"Debate Over a Pure English" is from the larger The Story of English.  I selected a 4 minute clip titled "The Inkhorn Controversy" which refers to a debate among English scholars over whether the English language should eliminate Latin and Greek words and return to its Anglo-Saxon roots. It is from our Films On Demand subscription collection (which is why I can't link to the actual video here). The feature I like with the service is that I can bookmark clips from a longer video and give students a link to it.

A longer video is an episode from the Charlie Rose program called "Shakespeare in Literature and Film" (PBS -57:47)  It's great that is available freely on Google Video, but I can't "bookmark" or excerpt the video. At best, I could provide a time reference for students and they could fast-forward to it.

Here are some resources I suggested that are freely available. The advantages in using these are that there is no subscription, no username/password required, and, in some cases, they can be embedded into a webpage. The disadvantages are that you cannot bookmark or excerpt them, and there is no guarantee that the video will still be available online in the future.

These sources are "educational"

1. http://www.techreview.com/video/   at MIT
2. http://wws.princeton.edu/webmedia/  at the Princeton Woodrow Wilson School of Public & International Affairs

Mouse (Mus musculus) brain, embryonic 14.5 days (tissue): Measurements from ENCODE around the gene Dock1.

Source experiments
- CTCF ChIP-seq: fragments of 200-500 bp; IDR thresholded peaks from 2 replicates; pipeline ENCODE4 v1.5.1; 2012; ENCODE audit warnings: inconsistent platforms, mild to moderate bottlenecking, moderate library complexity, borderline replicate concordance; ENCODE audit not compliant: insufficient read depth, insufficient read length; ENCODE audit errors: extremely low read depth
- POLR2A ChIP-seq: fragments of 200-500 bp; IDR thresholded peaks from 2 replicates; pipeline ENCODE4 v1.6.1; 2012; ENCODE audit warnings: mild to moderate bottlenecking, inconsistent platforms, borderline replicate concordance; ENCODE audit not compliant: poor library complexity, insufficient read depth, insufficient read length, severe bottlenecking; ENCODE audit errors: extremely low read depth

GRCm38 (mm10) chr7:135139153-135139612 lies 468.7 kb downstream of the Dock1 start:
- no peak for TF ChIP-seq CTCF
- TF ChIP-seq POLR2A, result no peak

3. http://teachertube.com/ an online community of teachers sharing instructional videos The videos range over the entire K-20 levels.
4. NJVid http://www.wpunj.edu/njvid/ is a very new project that is now collecting both commercial video and content produced by NJ colleges and groups for streaming distribution. PCCC is a beta site for 2009. A sample title already there is "Newark : the slow road back,"  a 58 minute film made 20 years after the 1967 riots that is in the Government, Politics, Law section of the collection.
5. Many universities have their own YouTube channels, such as the University of California on YouTube and other groups such as Internet2 offer video for the higher ed community - The Research Channel

Here are a few sources that offer good "serious" video:

1. http://www.edge.org/edge_video.html
2. http://www.ted.com/   TED Talks

I would also recommend these "commercial" (but free) video sites. Yes, there is a lot of entertainment programming here (All work and no play...) but there is also g=good news, talk and documentary content.

1. http://www.hulu.com/
2. http://boxee.tv/
3. http://www.veoh.com/
4. http://current.com/
5. http://tvjersey.com/ has Jersey-centric video that might be useful to those of us here in NJ.
6. "cable channels" such as The History Channel http://www.history.com/ offer much of their content online
7. http://www.cbs.com and other networks offer many of their shows online. For example, I could see a teacher using segments (and they are segmented) from a program like CBS' 60 Minutes.

YouTube EDU



YouTube EDU (as in http://www.youtube.com/edu - it's not a .edu site, thank goodness) launched today.

It is called on the YouTube blog an educational hub - a “volunteer project sparked by a group of employees who wanted to find a better way to collect and highlight all the great educational content being uploaded to YouTube by colleges and universities.”

Right now, the site is aggregating videos from existing college and university content - lectures, student films, athletic events.